Hundreds of Albanian citizens gathered yesterday afternoon in Tirana and Fier to protest the murder of 23-year-old Sabrina Bengaj by her husband.
In Tirana, protesters assembled in front of the Ministry of the Interior and marched in silence towards the Ministry of Justice. They lit candles to remember the women lost to femicide this year alone, placing them in front of posters and pictures bearing the women’s names.
Protesters called for justice for Sabrina Bengaj, but the “justice” activists and citizens envision for Albanian women is not limited to throwing offenders in jail.
They labelled femicide a “virus without a vaccine,” and denounced the institutional failures that enable violence against women in the first place.
Indeed, institutional failures were particularly evident in Bengaj’s murder. Last week, Sabrina Bengaj was murdered by her husband, 31-year-old Elton Meta, in her parents’ home.
Meta had recently been released from prison after serving an eight-month sentence for domestic violence, opposing a police officer, and carrying unlicensed weapons.
In September 2020, Meta had arrived at his in-laws’ house, where he threatened to kill everyone and then himself after Bengaj had asked for a divorce. RENEA, the Albanian special police force, manage to arrest him after five hours of negotiations.
According to media reports, Meta had continued to threaten his ex-wife from prison, forcing her to apply for a restraining order. The restraining order was granted, but proved futile.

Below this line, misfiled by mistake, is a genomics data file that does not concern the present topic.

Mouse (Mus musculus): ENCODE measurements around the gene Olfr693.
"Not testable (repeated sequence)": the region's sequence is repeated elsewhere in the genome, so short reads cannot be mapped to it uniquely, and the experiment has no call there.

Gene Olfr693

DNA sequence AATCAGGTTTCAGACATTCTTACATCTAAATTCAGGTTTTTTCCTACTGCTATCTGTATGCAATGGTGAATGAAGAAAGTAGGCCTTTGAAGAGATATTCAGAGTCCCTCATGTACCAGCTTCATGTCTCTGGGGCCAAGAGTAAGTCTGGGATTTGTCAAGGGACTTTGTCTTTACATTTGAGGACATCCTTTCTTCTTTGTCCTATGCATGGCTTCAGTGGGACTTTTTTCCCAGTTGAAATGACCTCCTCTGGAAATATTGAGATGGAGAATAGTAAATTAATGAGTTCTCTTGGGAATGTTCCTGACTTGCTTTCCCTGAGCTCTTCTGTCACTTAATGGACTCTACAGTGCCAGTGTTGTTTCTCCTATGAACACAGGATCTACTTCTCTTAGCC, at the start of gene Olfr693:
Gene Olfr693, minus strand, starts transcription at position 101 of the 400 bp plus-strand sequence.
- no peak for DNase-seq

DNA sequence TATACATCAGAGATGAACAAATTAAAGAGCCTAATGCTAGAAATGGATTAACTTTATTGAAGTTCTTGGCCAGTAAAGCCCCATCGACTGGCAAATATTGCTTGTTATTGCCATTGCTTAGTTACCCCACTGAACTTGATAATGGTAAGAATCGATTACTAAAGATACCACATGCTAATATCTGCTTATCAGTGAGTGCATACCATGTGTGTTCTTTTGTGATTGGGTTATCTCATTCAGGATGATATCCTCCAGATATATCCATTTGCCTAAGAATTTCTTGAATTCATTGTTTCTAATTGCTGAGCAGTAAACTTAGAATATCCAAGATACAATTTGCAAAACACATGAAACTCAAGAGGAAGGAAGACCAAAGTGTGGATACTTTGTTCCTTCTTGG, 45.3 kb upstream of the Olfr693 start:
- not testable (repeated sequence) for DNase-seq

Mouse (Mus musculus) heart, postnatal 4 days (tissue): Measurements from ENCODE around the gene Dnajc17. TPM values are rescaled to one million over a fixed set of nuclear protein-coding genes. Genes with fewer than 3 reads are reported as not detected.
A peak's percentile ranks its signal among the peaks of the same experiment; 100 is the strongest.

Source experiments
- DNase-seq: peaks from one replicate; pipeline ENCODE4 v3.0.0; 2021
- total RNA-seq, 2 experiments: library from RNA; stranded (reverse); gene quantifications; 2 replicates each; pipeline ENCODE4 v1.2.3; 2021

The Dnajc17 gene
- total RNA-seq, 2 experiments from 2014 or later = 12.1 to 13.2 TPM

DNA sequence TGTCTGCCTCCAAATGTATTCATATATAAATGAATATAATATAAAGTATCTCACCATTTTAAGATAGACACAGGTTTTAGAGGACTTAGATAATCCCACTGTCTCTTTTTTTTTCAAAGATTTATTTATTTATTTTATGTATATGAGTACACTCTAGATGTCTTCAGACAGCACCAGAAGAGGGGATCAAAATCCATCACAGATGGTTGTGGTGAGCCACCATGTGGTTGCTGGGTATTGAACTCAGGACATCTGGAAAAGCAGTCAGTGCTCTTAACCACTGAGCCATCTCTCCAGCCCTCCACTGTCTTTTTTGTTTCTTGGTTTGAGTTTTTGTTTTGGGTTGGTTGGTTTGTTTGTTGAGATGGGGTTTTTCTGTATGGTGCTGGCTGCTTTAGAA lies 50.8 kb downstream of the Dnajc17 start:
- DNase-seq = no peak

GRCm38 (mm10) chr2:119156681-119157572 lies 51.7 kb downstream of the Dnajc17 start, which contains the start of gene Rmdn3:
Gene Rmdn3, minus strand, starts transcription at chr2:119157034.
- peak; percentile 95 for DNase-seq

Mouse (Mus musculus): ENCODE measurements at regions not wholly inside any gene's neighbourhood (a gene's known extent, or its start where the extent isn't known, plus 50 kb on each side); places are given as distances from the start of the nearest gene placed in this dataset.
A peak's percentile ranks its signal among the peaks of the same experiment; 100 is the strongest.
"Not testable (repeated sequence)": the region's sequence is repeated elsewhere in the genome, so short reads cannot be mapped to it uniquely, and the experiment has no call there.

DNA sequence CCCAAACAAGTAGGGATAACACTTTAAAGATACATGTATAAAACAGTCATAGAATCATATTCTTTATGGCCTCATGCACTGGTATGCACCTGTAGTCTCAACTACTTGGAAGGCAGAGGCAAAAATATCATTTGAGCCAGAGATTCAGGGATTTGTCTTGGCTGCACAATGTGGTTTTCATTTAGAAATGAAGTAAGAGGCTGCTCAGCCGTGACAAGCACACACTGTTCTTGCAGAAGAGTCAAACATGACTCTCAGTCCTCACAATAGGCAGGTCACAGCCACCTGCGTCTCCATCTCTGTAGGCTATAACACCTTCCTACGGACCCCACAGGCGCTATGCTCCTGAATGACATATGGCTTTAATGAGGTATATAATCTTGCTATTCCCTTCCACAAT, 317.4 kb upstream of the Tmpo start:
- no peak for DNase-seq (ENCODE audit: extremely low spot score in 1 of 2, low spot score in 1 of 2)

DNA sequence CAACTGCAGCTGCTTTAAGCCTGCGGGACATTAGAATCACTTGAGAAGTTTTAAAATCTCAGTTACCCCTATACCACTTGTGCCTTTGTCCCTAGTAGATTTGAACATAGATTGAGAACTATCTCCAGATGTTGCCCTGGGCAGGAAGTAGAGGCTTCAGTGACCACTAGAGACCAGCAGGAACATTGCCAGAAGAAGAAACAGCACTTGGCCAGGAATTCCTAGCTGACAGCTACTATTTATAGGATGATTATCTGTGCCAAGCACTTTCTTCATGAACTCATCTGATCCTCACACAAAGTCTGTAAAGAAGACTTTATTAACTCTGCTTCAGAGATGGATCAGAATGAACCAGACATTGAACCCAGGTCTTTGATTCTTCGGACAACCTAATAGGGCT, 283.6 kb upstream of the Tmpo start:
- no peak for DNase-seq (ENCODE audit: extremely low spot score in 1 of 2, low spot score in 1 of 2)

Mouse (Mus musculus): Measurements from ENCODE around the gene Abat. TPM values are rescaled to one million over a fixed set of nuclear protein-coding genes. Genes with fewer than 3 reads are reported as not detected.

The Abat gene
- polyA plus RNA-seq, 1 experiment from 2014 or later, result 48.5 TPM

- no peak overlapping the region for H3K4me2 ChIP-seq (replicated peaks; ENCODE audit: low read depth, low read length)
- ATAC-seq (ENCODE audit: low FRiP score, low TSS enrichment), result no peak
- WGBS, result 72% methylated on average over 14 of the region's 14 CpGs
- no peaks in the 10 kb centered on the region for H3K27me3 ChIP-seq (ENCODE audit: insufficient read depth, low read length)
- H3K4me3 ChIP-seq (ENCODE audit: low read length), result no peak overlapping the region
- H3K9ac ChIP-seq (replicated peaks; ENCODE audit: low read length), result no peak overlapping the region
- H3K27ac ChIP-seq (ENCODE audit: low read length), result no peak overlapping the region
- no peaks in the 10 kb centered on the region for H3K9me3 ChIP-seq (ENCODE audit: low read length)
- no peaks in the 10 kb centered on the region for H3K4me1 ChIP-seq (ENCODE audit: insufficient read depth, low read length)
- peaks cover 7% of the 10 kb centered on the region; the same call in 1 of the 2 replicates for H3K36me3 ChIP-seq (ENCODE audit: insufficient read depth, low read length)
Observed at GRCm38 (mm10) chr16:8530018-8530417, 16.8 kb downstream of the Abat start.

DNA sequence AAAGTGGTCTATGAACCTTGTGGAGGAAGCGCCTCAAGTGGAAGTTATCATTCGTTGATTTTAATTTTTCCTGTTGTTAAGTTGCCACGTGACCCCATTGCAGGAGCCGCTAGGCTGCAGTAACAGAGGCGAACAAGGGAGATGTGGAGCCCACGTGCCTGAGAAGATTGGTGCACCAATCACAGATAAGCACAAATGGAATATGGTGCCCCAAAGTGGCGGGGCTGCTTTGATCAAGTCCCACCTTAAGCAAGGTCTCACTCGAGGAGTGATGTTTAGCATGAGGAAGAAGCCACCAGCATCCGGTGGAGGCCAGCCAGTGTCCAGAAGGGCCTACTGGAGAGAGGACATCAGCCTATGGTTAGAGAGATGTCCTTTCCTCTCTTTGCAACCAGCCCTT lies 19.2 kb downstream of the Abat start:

Bengaj is not the first woman to lose her life to femicide after asking for a divorce. In May 2021, 58-year-old Koço Buzo murdered his wife Liljana Buzo in front of the courthouse in Elbasan, following a court session about their impending divorce.
Albanian women and activists rushed to the streets to protest Liljana Buzo’s murder, too. In fact, there has been an uptick in both the number of protests against gendered violence, and the number of participants.
In June 2020, thousands of people gathered in Tirana to protests sexual violence, following the rape of a 15-year-old girl, in what may be the largest protest of this nature to date.
The women who participate in these protests hold the state responsible for the way it continues to fail Albanian women. According to the latest statistics, some 53% of Albanian women will suffer from domestic violence at least once in their lives. Yet, roughly 13% of the cases brought before the police are prosecuted.
Meanwhile, women who decide to leave their husbands face homelessness and high rates of poverty. And even state policies meant to help battered women secure long-term housing solutions, are failing to provide the desired results.